89.3% of undergraduates from the School of Chemistry secured graduate level employment or further study within 15 months of graduation. The average annual salary for these graduates was £25,886.*

* HESA Graduate Outcomes 2020. The Graduate Outcomes % is derived using The Guardian University Guide methodology. The average annual salary is based on graduates working full-time within the UK.

Studying for a degree at the University of Nottingham will provide you with the type of skills and experiences that will prove invaluable in any career, whichever direction you decide to take.

Throughout your time with us, our Careers and Employability Service can work with you to improve your employability skills even further; assisting with job or course applications, searching for appropriate work experience placements and hosting events to bring you closer to a wide range of prospective employers.

Have a look at our careers page for an overview of all the employability support and opportunities that we provide to current students.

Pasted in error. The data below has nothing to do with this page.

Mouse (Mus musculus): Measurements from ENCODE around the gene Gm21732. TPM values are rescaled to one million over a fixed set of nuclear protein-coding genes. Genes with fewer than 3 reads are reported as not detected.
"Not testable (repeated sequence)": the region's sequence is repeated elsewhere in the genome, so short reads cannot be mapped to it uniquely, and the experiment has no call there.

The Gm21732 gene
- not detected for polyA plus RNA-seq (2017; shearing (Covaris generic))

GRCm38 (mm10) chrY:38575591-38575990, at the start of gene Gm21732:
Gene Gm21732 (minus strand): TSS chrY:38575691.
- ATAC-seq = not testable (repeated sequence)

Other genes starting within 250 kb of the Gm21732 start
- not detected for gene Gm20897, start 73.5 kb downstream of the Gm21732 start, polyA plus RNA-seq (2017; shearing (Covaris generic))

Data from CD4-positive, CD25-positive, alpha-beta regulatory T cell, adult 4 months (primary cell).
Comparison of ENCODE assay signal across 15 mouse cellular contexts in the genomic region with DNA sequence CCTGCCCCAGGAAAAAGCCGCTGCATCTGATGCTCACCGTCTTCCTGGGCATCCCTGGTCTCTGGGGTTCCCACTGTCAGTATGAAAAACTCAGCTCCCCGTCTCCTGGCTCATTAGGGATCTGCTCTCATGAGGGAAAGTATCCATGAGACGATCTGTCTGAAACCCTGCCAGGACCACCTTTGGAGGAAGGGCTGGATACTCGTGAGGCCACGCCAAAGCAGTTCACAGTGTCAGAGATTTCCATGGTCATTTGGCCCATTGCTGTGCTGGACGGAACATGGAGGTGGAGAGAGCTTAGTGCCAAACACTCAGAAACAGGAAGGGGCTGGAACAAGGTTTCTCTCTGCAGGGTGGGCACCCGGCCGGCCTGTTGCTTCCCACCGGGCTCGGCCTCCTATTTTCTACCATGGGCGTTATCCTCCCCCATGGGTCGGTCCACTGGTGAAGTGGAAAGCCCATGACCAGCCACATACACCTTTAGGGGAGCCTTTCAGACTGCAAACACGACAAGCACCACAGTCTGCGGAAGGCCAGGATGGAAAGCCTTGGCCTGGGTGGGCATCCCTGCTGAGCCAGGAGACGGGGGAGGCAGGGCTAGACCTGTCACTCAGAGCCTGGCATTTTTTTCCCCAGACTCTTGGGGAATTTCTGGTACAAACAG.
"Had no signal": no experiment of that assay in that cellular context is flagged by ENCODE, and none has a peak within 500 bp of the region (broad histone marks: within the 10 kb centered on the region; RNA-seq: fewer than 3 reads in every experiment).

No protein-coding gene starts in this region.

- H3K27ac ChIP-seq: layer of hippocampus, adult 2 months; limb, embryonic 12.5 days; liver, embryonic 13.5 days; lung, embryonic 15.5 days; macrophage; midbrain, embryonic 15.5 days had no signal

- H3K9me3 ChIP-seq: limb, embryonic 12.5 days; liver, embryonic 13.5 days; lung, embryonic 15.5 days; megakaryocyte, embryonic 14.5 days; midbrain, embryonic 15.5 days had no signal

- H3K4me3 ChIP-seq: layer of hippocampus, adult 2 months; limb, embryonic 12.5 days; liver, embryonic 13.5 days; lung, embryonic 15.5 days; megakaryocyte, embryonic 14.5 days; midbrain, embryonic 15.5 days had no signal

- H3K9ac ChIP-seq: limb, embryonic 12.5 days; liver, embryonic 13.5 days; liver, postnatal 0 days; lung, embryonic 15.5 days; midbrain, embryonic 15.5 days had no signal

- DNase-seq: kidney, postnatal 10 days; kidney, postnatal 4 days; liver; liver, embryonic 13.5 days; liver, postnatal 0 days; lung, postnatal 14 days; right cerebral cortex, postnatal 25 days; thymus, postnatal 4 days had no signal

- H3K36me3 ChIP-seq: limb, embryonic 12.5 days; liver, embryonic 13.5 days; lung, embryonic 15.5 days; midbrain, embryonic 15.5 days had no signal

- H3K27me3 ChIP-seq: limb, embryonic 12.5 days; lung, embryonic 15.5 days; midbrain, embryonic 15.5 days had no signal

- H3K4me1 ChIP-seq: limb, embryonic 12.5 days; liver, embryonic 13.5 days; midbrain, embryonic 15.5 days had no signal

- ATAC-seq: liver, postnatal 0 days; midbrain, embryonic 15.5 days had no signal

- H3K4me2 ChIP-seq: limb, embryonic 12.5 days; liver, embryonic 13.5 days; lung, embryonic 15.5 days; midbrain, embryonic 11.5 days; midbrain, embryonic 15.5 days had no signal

The University of Nottingham is consistently named as one of the most targeted universities by Britain’s leading graduate employers (Ranked in the top ten in The Graduate Market in 2013-2020, High Fliers Research).

Royal Society of Chemistry

This course is accredited by the Royal Society of Chemistry.

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Important information

This online prospectus has been drafted in advance of the academic year to which it applies. Every effort has been made to ensure that the information is accurate at the time of publishing, but changes (for example to course content) are likely to occur given the interval between publishing and commencement of the course. It is therefore very important to check this website for any updates before you apply for the course where there has been an interval between you reading this website and applying.